On this day in 1355 the St Scholastica Day Riot kicked off in Oxford, England. The riot started, as many riots do, because the instigators had been on the drink. Things took a turn when two students from the University of Oxford complained about the quality of wine served to them in the Swindlestock Tavern, which was based at Carfax, in the centre of the town. The quarrel escalated quickly after the students began arguing with the taverner with the inn’s customers joining in on both sides. The resulting brawl turned into a riot which lasted for three days as armed gangs from the countryside rocked up to help the townspeople. University halls and students' accommodation were raided and the inhabitants murdered; there were even some reports of clerics being scalped. By the end of the riot around thirty townsfolk had been killed, while as many as sixty three members of the university also lay dead.
Now when a minor disagreement about wine turns into a three-day orgy of violence, we tend to assume that it’s probably not about the wine and that’s probably true. Violent clashes had flared up several times previously, in fact between the years 1297 and 1322 twelve of the twenty-nine coroners’ courts held in Oxford were about murders by students. Altercations between to townspeople and students was therefore pretty common. The University of Cambridge can actually thank its foundation on this violence for it was established in 1209 after scholars left Oxford following the lynching of two students by the town's citizens.
The St Scholastica Day Riot happened in the wake of the Black Death, which swept through the town in 1349. Killing an unknown but presumably large number of townspeople and around a quarter of scholars, the plague inflicted a massive hit on the finances of the town. The population was aware of the decline of Oxford's fortunes, and this coincided with disturbance and unrest between the town and university.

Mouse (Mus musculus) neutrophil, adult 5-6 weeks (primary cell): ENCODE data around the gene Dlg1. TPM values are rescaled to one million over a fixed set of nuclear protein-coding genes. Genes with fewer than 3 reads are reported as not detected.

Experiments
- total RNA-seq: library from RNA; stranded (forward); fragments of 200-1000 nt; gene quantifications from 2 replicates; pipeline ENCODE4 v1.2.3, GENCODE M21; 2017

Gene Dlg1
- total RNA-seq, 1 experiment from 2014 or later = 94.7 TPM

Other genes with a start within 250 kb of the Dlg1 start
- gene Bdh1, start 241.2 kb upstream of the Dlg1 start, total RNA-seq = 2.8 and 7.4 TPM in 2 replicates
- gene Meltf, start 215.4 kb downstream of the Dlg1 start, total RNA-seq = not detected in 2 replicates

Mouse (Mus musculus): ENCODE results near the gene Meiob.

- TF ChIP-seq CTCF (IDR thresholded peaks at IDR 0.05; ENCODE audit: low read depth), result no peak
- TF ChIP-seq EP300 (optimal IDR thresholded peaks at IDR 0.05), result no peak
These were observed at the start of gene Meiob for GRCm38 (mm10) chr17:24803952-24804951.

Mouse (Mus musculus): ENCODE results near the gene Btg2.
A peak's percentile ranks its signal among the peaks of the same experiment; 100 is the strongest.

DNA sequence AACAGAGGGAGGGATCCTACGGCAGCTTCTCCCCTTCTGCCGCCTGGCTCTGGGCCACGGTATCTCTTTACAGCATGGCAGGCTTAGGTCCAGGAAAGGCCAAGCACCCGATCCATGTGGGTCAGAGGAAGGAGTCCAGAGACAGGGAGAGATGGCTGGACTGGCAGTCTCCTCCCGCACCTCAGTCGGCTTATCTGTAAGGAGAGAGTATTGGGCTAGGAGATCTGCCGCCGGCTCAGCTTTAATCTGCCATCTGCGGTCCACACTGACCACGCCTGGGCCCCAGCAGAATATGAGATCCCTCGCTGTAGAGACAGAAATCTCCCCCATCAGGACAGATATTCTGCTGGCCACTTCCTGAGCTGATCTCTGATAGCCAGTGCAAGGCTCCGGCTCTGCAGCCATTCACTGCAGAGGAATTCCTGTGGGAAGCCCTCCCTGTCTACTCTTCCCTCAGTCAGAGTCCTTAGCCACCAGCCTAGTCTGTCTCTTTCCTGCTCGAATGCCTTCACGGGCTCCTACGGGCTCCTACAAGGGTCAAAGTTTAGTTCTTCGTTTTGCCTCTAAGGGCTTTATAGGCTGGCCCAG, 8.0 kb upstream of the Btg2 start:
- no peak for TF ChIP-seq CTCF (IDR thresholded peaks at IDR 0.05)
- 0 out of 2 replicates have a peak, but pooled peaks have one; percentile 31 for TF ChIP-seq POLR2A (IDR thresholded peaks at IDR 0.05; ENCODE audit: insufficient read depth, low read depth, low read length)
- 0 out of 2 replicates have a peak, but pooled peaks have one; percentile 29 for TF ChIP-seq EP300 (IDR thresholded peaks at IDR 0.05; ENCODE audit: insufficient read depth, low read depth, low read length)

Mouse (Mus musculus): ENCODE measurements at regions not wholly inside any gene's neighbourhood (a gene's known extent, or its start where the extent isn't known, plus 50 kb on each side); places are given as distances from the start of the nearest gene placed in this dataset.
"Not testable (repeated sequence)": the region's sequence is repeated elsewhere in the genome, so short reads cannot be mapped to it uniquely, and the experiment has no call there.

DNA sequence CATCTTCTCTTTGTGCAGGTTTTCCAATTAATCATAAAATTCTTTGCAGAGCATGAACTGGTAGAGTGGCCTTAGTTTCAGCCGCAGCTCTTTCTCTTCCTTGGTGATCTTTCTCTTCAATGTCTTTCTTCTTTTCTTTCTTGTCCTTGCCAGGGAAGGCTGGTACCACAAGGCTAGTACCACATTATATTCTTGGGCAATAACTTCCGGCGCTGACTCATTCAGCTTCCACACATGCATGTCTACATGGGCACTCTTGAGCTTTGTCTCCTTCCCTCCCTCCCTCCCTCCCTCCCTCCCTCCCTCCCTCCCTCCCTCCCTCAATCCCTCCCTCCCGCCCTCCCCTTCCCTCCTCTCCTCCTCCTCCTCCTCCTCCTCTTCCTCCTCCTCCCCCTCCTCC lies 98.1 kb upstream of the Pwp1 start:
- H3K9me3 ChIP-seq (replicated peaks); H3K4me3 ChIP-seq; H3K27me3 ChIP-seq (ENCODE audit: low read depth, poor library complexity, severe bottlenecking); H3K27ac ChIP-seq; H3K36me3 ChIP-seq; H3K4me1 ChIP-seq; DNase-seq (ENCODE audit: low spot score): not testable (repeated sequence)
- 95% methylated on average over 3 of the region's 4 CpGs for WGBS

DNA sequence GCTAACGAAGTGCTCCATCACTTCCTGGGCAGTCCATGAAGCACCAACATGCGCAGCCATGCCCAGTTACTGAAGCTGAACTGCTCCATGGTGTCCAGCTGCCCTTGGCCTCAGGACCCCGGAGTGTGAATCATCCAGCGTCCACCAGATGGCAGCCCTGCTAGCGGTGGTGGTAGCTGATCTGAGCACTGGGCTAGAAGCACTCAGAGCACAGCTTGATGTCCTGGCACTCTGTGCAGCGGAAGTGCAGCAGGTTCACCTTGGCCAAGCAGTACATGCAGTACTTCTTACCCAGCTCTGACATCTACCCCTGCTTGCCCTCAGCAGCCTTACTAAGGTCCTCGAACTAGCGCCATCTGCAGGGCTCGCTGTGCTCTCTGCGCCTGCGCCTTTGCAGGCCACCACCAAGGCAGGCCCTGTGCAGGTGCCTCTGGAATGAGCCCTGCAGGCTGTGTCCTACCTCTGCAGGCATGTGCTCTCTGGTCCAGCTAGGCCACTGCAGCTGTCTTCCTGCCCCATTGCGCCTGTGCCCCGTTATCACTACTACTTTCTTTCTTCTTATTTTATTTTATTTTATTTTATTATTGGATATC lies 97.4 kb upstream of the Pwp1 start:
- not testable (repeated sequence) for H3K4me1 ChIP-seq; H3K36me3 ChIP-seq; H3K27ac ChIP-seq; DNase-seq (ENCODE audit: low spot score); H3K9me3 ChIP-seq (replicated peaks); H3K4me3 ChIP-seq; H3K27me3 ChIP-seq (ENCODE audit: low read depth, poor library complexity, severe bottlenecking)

It is likely that the Riot only ended because the townspeople had got bored, or at least had to go back to work, while many of the university’s students had fled Oxford.
After the rioting ended both the university hierarchy and the town burghers surrendered themselves and the rights of their respective entities to Edward III. He sent judges to the town with commissions of oyer and terminer (which literally means "to hear and to determine") to determine what had gone on and to advise what steps should be taken. Four days later the King restored the rights of the scholars and gave them pardons for any offences. The townspeople were treated less kindly, with Edward fining the town 500 marks while sending its mayor and bailiffs to the Marshalsea prison in London. Apparently not content with that outcome, the Church decided put the boot in too, with John Gynwell, the Bishop of Lincoln, imposing an interdict on the townspeople, banning all religious practices, including services (except on key feast days), burials and marriages; only baptisms of young children were allowed.
On June 27th 1355 Edward issued a royal charter that secured the rights of the university over those of the town. Amongst other things, this gave the chancellor of the university the right to tax bread and drink sold in the town and the power to insist that inhabitants kept their properties in good repair. The town authorities were left with the power to take action in legal situations where it involved citizens on both sides; any action that involved a student or the university on one side was dealt with by the university. The historian C. H. Lawrence observes that the charter "was the climax of a long series of royal privileges which raised the university from the status of a protected resident to that of the dominant power in the city".Scholars were free from interference from or prosecution by the civil authorities and the chancellor's jurisdiction covered both civil and religious matters in the town; it was a unique position for any university in Europe.
When the Bishop of Lincoln’s interdict was lifted, he imposed an annual penance on the town. Each year, on St Scholastica's Day, the mayor, bailiffs and sixty townspeople were to attend St Mary's church for mass for those killed; the town was also made to pay the university a fine of one penny for each scholar killed. When each new mayor or sheriff was sworn in, he had to swear to uphold all the university's rights. The annual penance continued until 1825 when the incumbent refused to take part and the practice was allowed to drop. As an act of conciliation on February 10th 1955—the 600th anniversary of the riots—the mayor, W. R. Gowers, was given an honorary degree while the vice-chancellor, Alic Halford Smith, was made an honorary freeman of the city.
These scenes were built by Dan Harris as part of a series of models on British history. Follow us on Facebook, Twitter and Instagram to see them first.
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